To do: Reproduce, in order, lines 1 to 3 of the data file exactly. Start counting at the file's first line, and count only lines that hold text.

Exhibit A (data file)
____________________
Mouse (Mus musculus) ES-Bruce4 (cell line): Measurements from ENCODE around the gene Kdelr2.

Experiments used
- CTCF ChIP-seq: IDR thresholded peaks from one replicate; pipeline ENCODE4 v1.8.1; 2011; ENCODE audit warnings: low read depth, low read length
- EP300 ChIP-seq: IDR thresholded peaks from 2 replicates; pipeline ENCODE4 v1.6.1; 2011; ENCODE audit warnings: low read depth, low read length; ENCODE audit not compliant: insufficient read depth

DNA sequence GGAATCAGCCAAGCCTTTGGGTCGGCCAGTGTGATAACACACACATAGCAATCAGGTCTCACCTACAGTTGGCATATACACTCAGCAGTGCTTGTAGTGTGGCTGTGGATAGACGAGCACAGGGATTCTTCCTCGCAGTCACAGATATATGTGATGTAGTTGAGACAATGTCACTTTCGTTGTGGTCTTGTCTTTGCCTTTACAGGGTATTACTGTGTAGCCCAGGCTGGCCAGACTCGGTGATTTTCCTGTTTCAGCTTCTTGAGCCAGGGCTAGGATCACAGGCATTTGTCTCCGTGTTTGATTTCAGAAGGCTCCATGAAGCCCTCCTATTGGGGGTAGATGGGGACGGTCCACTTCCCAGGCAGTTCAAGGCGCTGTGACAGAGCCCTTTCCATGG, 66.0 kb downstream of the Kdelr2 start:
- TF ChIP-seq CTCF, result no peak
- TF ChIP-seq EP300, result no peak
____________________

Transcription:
Mouse (Mus musculus) ES-Bruce4 (cell line): Measurements from ENCODE around the gene Kdelr2.

Experiments used
- CTCF ChIP-seq: IDR thresholded peaks from one replicate; pipeline ENCODE4 v1.8.1; 2011; ENCODE audit warnings: low read depth, low read length